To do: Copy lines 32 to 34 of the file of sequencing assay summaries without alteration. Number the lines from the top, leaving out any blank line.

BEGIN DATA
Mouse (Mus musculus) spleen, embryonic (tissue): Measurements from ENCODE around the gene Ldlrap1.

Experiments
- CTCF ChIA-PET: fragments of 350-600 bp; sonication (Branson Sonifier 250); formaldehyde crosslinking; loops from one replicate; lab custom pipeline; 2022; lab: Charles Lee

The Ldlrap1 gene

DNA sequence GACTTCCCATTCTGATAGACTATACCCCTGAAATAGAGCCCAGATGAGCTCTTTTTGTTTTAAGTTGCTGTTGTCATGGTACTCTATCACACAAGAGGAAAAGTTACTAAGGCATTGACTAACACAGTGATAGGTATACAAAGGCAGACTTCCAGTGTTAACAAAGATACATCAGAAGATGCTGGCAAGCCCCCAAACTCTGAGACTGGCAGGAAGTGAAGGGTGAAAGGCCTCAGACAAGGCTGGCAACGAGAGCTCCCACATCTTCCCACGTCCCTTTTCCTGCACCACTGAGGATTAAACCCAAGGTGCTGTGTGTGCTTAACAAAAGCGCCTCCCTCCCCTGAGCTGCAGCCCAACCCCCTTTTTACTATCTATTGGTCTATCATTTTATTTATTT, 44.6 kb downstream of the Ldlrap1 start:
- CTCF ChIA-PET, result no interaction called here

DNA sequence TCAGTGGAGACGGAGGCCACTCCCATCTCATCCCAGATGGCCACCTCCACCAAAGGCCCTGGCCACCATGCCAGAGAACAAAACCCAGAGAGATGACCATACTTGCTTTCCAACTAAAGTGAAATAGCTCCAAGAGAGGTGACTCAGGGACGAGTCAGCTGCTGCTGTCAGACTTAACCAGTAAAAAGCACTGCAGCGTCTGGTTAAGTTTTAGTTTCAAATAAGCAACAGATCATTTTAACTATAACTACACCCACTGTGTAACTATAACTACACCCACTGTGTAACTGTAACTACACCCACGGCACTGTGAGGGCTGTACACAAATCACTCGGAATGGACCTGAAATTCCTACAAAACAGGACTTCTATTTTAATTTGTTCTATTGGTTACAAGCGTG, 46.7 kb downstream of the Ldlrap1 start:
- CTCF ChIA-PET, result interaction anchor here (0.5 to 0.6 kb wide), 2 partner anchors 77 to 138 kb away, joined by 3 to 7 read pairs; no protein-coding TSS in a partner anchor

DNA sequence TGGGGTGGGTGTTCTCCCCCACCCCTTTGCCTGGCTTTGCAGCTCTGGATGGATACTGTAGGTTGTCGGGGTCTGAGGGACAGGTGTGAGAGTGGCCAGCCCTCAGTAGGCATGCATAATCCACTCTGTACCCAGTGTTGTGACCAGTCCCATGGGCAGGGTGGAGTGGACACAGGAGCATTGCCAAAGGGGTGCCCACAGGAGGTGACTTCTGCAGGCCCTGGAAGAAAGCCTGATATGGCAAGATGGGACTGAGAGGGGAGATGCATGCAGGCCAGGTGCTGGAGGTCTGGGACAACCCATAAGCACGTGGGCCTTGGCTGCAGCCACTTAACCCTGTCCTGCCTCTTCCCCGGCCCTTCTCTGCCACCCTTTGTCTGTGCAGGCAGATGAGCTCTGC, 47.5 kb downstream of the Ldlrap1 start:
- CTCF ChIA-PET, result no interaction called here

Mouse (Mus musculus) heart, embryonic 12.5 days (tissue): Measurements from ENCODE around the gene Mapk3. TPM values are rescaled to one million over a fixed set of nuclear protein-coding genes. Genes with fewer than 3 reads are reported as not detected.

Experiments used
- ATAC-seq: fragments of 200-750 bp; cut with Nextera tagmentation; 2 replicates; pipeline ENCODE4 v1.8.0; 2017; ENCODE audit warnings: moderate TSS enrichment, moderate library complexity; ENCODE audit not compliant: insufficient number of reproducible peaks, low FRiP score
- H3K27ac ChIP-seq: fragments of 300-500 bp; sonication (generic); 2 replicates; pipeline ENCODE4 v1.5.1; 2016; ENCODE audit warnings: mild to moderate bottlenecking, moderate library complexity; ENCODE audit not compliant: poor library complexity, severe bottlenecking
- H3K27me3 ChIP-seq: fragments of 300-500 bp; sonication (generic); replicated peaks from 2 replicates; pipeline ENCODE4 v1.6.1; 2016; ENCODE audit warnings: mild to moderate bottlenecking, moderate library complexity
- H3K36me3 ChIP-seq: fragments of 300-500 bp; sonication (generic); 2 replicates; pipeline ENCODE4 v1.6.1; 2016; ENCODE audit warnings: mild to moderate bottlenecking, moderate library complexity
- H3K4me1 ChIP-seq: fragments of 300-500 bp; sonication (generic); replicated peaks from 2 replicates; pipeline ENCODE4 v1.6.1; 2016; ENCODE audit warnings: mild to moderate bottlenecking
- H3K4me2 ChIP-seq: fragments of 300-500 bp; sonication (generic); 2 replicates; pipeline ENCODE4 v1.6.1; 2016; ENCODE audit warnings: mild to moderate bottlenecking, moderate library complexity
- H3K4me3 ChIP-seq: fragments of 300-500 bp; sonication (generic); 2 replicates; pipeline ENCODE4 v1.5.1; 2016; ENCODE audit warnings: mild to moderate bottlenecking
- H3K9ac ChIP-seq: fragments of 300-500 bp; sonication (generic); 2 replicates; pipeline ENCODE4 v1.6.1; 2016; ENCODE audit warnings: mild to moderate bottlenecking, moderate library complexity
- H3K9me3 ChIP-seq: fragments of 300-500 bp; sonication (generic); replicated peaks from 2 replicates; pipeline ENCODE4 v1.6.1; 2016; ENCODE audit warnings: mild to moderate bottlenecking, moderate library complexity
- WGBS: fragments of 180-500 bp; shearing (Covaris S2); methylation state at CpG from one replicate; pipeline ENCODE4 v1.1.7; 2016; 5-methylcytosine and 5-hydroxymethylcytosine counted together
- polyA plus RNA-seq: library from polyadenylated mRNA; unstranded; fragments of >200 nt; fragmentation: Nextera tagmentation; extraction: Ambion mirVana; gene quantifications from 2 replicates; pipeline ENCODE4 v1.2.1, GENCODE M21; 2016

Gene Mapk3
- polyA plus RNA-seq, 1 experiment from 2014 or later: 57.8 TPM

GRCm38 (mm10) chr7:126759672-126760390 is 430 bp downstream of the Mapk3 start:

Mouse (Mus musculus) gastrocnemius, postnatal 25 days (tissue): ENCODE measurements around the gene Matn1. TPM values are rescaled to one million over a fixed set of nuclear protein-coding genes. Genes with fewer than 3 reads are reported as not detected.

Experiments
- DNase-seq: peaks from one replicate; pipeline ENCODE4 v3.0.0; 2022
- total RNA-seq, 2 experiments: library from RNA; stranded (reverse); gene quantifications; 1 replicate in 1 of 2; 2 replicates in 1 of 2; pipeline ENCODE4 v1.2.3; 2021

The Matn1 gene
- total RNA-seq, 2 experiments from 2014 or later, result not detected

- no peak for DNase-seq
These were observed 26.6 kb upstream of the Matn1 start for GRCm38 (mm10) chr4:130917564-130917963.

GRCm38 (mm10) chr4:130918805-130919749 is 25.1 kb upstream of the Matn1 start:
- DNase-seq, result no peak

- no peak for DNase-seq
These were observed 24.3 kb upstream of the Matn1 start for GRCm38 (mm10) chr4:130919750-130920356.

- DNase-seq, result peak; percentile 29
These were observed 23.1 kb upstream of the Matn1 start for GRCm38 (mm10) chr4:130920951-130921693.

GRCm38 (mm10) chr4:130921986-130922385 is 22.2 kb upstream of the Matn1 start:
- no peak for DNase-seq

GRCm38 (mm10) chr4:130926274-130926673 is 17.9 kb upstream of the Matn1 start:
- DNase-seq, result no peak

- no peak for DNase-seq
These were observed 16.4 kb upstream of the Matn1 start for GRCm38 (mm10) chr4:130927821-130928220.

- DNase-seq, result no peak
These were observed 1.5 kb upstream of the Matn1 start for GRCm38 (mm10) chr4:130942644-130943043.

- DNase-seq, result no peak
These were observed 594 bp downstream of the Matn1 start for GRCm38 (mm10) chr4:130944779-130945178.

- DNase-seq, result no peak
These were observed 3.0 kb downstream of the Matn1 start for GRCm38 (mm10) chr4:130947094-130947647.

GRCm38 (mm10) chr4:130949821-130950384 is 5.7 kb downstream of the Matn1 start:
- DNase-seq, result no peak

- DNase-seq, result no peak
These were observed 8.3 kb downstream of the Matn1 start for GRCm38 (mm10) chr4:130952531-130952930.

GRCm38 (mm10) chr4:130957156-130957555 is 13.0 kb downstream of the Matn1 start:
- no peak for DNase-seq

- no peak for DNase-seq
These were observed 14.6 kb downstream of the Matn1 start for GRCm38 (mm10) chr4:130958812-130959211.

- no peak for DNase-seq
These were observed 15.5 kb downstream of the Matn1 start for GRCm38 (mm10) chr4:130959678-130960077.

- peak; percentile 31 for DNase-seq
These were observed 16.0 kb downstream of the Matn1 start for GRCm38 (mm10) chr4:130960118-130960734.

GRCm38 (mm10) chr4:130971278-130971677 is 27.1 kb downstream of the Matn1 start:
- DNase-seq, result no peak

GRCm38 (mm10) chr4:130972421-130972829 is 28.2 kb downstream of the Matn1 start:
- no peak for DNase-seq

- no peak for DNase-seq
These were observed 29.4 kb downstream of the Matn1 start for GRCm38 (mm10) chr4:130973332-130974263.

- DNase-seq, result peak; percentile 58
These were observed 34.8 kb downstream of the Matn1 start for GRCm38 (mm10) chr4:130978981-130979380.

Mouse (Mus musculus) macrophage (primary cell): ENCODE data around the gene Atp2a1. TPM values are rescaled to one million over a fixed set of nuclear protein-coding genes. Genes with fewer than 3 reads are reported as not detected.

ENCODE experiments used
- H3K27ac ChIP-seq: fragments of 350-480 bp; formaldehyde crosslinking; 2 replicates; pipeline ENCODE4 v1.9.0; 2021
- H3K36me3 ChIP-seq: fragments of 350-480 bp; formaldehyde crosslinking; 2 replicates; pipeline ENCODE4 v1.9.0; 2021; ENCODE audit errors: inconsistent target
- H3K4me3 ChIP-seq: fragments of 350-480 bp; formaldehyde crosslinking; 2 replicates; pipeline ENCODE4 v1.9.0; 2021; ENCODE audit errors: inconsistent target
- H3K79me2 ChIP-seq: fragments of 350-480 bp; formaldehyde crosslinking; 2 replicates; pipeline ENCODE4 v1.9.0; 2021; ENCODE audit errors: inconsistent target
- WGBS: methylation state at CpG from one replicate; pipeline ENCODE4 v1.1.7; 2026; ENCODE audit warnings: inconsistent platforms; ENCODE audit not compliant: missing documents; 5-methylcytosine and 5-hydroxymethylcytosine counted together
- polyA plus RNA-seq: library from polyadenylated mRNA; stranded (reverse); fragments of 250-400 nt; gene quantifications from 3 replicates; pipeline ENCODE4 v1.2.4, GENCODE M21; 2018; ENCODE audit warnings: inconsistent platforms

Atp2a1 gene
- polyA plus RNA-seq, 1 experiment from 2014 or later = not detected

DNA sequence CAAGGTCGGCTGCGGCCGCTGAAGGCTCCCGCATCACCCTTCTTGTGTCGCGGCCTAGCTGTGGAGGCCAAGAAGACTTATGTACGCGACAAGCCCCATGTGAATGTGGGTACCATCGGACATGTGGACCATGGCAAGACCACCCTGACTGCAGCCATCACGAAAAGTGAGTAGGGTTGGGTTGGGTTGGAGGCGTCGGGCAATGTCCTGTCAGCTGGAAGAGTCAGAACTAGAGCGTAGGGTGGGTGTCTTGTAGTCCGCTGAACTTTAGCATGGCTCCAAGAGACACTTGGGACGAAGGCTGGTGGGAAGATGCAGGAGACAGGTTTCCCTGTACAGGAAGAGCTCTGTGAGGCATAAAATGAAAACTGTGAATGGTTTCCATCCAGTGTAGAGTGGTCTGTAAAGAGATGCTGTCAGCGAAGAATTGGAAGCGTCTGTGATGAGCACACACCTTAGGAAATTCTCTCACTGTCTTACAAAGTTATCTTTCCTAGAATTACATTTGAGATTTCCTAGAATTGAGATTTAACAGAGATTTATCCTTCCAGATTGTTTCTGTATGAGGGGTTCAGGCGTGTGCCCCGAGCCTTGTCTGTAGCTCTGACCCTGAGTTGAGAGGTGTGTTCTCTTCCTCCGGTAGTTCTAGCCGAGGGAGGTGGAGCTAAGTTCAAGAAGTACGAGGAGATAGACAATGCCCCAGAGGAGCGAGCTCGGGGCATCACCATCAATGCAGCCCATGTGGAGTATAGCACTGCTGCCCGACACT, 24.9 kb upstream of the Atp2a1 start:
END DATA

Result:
- total RNA-seq, 2 experiments from 2014 or later, result not detected

- no peak for DNase-seq
These were observed 26.6 kb upstream of the Matn1 start for GRCm38 (mm10) chr4:130917564-130917963.